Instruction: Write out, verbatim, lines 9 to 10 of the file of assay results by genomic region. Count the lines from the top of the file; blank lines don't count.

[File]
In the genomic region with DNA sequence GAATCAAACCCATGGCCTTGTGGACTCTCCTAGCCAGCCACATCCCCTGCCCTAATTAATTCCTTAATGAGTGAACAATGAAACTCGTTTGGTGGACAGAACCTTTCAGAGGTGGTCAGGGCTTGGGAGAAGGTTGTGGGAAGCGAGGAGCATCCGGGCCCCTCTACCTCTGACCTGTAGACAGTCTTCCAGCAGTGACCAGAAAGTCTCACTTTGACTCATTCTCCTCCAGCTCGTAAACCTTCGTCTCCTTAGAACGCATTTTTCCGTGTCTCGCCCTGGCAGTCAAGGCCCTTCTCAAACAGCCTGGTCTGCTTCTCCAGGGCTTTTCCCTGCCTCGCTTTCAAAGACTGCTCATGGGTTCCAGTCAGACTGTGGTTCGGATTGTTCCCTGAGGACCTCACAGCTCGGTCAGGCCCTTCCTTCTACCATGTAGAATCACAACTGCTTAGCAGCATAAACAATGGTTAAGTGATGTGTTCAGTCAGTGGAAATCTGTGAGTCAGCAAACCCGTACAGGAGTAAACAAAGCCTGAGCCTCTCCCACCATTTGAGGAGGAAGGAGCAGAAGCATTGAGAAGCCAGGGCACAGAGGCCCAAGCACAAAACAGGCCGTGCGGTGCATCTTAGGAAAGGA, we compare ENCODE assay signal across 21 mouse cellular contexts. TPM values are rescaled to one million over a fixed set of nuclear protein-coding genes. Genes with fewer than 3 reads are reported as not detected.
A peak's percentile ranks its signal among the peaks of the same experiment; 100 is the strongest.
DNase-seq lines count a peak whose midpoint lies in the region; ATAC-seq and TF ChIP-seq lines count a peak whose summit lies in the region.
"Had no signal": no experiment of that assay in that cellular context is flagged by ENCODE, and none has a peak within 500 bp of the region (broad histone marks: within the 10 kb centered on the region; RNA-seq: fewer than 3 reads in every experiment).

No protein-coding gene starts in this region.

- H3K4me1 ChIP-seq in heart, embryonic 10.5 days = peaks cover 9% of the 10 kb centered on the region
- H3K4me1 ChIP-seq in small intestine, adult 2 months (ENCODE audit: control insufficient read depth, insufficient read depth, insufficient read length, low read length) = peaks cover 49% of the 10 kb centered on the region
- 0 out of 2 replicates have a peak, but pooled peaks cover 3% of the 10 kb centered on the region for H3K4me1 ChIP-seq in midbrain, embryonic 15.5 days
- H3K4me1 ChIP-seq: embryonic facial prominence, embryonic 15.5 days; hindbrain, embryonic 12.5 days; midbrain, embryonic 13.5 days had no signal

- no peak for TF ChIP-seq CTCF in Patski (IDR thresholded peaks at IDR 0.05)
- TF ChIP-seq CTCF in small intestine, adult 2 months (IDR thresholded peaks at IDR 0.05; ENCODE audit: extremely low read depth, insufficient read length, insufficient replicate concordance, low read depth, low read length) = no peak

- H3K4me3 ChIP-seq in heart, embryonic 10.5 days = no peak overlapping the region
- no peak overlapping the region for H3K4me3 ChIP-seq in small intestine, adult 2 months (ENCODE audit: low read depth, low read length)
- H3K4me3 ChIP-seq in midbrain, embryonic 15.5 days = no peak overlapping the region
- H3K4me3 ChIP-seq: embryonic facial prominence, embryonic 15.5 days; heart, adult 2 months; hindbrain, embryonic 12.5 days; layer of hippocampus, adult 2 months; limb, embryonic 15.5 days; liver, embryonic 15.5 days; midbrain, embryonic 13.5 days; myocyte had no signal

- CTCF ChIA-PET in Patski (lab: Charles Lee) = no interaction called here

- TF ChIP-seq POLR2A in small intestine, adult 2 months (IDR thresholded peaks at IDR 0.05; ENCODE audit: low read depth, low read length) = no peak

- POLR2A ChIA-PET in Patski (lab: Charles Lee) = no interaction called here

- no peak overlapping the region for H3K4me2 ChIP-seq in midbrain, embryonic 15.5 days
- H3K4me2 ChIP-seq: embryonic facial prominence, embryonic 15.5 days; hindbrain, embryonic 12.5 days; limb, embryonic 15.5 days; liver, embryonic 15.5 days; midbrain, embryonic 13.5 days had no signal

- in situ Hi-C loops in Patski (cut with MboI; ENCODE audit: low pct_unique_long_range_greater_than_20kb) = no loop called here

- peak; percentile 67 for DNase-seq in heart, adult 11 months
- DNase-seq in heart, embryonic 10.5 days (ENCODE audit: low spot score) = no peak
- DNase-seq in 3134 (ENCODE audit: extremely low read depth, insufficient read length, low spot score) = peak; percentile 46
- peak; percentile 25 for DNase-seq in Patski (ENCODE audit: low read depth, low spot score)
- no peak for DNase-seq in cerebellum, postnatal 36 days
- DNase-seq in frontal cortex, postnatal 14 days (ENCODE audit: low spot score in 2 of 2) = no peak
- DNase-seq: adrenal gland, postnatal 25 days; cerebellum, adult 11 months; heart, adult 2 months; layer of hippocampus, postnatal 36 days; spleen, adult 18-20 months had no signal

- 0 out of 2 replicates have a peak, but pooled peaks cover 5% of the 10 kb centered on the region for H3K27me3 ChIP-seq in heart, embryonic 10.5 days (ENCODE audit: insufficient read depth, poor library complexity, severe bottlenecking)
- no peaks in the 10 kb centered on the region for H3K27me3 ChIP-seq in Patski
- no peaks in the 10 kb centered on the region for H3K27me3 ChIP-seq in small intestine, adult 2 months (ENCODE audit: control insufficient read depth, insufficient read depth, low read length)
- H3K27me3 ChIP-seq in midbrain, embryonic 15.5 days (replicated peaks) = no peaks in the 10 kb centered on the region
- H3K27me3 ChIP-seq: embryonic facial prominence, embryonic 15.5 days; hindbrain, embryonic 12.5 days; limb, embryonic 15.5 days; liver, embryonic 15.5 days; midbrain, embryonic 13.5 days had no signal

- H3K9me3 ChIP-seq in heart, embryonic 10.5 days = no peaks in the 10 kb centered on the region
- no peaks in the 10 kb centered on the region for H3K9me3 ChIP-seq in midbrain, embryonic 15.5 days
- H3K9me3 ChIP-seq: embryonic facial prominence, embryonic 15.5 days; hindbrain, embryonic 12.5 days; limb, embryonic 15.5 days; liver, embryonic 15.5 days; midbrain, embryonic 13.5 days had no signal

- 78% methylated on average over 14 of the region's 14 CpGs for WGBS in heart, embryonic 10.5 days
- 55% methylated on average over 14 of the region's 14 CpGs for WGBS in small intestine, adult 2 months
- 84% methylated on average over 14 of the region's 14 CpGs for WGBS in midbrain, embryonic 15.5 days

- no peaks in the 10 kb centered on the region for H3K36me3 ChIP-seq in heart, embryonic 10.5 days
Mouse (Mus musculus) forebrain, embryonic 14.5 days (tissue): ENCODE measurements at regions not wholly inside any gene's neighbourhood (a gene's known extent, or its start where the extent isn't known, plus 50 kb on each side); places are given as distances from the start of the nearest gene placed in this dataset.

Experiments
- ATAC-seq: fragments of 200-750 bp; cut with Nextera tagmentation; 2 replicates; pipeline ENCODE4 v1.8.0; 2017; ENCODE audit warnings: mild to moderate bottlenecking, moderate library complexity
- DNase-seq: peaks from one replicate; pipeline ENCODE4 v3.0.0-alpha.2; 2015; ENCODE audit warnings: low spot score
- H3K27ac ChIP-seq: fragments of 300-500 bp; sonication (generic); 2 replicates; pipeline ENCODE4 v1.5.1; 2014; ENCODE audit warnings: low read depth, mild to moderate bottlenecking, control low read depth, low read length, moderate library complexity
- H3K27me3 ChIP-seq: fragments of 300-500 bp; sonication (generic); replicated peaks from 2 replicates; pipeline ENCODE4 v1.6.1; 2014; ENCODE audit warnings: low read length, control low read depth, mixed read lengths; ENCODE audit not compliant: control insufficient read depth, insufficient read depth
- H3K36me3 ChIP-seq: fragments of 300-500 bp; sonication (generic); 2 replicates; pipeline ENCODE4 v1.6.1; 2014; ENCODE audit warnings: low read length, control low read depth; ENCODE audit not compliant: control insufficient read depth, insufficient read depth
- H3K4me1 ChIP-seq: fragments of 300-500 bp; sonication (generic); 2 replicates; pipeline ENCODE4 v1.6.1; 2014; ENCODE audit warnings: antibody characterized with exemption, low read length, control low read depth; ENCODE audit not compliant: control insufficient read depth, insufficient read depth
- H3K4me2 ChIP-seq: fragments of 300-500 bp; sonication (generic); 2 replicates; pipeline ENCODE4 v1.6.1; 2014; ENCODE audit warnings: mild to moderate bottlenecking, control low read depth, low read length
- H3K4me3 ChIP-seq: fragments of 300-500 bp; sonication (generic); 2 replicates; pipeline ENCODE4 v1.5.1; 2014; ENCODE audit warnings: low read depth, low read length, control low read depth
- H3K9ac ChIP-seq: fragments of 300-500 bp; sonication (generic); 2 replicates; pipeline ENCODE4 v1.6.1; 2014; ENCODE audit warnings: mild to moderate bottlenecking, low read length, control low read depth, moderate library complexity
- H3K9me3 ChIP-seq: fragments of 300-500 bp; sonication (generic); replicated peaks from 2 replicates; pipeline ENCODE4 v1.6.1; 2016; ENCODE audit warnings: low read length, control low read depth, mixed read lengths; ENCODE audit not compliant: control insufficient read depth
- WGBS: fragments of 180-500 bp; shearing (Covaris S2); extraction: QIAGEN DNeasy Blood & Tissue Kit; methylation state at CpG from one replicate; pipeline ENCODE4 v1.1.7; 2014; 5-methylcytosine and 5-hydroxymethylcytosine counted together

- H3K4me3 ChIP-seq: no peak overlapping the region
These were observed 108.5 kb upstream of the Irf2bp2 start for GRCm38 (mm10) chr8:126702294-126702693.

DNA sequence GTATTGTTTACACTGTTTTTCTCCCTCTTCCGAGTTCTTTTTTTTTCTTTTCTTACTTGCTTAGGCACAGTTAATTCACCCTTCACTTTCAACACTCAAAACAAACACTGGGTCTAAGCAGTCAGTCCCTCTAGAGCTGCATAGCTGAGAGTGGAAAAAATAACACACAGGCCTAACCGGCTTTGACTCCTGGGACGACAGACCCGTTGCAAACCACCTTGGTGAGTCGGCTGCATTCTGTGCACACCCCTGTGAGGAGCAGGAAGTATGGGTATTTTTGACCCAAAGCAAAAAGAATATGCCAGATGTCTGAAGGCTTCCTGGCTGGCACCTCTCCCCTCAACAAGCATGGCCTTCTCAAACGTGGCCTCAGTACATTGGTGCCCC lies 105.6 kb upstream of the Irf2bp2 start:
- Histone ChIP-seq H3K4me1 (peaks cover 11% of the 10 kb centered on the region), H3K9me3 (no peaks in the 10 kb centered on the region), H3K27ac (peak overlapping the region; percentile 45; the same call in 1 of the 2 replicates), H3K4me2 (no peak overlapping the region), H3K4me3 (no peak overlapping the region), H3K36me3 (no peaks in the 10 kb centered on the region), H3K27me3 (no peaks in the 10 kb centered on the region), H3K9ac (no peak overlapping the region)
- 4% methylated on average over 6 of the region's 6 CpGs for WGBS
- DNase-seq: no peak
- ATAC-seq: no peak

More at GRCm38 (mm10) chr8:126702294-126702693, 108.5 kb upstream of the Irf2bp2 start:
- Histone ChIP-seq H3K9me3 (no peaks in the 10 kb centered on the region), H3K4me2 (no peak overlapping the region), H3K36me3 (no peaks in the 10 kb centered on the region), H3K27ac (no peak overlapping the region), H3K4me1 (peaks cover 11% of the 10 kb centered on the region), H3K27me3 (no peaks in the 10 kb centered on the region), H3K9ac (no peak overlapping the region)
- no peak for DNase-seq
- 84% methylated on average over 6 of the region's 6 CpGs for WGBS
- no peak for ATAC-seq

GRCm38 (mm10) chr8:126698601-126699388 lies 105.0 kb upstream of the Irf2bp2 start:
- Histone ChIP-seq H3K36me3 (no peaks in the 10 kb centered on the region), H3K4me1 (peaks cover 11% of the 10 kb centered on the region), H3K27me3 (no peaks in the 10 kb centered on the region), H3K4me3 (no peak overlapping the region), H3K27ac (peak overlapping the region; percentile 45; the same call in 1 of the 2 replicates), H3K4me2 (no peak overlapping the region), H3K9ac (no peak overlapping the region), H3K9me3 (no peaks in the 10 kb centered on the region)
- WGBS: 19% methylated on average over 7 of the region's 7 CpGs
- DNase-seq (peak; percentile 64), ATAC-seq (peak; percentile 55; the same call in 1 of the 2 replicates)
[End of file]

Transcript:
- H3K4me1 ChIP-seq: embryonic facial prominence, embryonic 15.5 days; hindbrain, embryonic 12.5 days; midbrain, embryonic 13.5 days had no signal

- no peak for TF ChIP-seq CTCF in Patski (IDR thresholded peaks at IDR 0.05)